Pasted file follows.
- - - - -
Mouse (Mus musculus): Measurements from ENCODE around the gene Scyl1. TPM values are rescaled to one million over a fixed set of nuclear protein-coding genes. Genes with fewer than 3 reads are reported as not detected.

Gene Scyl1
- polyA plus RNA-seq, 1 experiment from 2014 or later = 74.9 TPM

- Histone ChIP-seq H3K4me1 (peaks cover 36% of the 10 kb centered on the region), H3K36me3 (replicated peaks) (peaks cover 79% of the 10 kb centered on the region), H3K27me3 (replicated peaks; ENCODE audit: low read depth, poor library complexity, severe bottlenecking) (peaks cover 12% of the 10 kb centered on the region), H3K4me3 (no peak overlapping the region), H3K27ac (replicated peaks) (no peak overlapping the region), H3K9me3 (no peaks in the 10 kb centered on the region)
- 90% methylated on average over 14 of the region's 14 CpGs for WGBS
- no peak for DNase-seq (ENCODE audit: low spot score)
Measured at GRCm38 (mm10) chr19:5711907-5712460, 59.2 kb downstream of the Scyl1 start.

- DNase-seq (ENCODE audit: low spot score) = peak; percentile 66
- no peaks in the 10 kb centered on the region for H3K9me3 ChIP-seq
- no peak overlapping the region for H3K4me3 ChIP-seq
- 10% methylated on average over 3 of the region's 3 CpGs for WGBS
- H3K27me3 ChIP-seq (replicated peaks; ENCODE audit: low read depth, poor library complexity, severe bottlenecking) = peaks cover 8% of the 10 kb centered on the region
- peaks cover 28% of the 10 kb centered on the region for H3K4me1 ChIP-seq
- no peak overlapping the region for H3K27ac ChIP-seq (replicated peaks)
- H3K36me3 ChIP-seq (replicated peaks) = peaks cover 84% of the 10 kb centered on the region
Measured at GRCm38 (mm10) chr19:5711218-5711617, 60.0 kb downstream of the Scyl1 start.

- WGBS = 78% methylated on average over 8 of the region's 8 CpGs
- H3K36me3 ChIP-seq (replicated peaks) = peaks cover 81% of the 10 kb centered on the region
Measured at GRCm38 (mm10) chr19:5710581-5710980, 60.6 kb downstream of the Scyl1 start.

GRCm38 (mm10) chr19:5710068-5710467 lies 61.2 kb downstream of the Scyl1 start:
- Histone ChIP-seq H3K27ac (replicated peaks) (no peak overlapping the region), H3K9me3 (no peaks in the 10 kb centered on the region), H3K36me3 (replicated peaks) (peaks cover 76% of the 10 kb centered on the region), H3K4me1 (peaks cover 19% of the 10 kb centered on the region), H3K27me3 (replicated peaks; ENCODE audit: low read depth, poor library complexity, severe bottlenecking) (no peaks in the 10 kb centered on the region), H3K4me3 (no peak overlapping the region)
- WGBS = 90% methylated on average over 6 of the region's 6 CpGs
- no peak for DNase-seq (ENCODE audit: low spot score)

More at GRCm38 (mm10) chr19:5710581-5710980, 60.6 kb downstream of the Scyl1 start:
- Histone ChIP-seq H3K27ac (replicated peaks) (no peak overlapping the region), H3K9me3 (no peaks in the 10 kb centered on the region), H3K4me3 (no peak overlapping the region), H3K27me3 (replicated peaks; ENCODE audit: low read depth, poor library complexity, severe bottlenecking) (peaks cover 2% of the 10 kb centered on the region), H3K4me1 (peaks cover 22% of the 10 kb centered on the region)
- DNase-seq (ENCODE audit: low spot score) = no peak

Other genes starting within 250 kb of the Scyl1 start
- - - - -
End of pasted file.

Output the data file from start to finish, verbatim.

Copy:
Mouse (Mus musculus): Measurements from ENCODE around the gene Scyl1. TPM values are rescaled to one million over a fixed set of nuclear protein-coding genes. Genes with fewer than 3 reads are reported as not detected.

Gene Scyl1
- polyA plus RNA-seq, 1 experiment from 2014 or later = 74.9 TPM

- Histone ChIP-seq H3K4me1 (peaks cover 36% of the 10 kb centered on the region), H3K36me3 (replicated peaks) (peaks cover 79% of the 10 kb centered on the region), H3K27me3 (replicated peaks; ENCODE audit: low read depth, poor library complexity, severe bottlenecking) (peaks cover 12% of the 10 kb centered on the region), H3K4me3 (no peak overlapping the region), H3K27ac (replicated peaks) (no peak overlapping the region), H3K9me3 (no peaks in the 10 kb centered on the region)
- 90% methylated on average over 14 of the region's 14 CpGs for WGBS
- no peak for DNase-seq (ENCODE audit: low spot score)
Measured at GRCm38 (mm10) chr19:5711907-5712460, 59.2 kb downstream of the Scyl1 start.

- DNase-seq (ENCODE audit: low spot score) = peak; percentile 66
- no peaks in the 10 kb centered on the region for H3K9me3 ChIP-seq
- no peak overlapping the region for H3K4me3 ChIP-seq
- 10% methylated on average over 3 of the region's 3 CpGs for WGBS
- H3K27me3 ChIP-seq (replicated peaks; ENCODE audit: low read depth, poor library complexity, severe bottlenecking) = peaks cover 8% of the 10 kb centered on the region
- peaks cover 28% of the 10 kb centered on the region for H3K4me1 ChIP-seq
- no peak overlapping the region for H3K27ac ChIP-seq (replicated peaks)
- H3K36me3 ChIP-seq (replicated peaks) = peaks cover 84% of the 10 kb centered on the region
Measured at GRCm38 (mm10) chr19:5711218-5711617, 60.0 kb downstream of the Scyl1 start.

- WGBS = 78% methylated on average over 8 of the region's 8 CpGs
- H3K36me3 ChIP-seq (replicated peaks) = peaks cover 81% of the 10 kb centered on the region
Measured at GRCm38 (mm10) chr19:5710581-5710980, 60.6 kb downstream of the Scyl1 start.

GRCm38 (mm10) chr19:5710068-5710467 lies 61.2 kb downstream of the Scyl1 start:
- Histone ChIP-seq H3K27ac (replicated peaks) (no peak overlapping the region), H3K9me3 (no peaks in the 10 kb centered on the region), H3K36me3 (replicated peaks) (peaks cover 76% of the 10 kb centered on the region), H3K4me1 (peaks cover 19% of the 10 kb centered on the region), H3K27me3 (replicated peaks; ENCODE audit: low read depth, poor library complexity, severe bottlenecking) (no peaks in the 10 kb centered on the region), H3K4me3 (no peak overlapping the region)
- WGBS = 90% methylated on average over 6 of the region's 6 CpGs
- no peak for DNase-seq (ENCODE audit: low spot score)

More at GRCm38 (mm10) chr19:5710581-5710980, 60.6 kb downstream of the Scyl1 start:
- Histone ChIP-seq H3K27ac (replicated peaks) (no peak overlapping the region), H3K9me3 (no peaks in the 10 kb centered on the region), H3K4me3 (no peak overlapping the region), H3K27me3 (replicated peaks; ENCODE audit: low read depth, poor library complexity, severe bottlenecking) (peaks cover 2% of the 10 kb centered on the region), H3K4me1 (peaks cover 22% of the 10 kb centered on the region)
- DNase-seq (ENCODE audit: low spot score) = no peak

Other genes starting within 250 kb of the Scyl1 start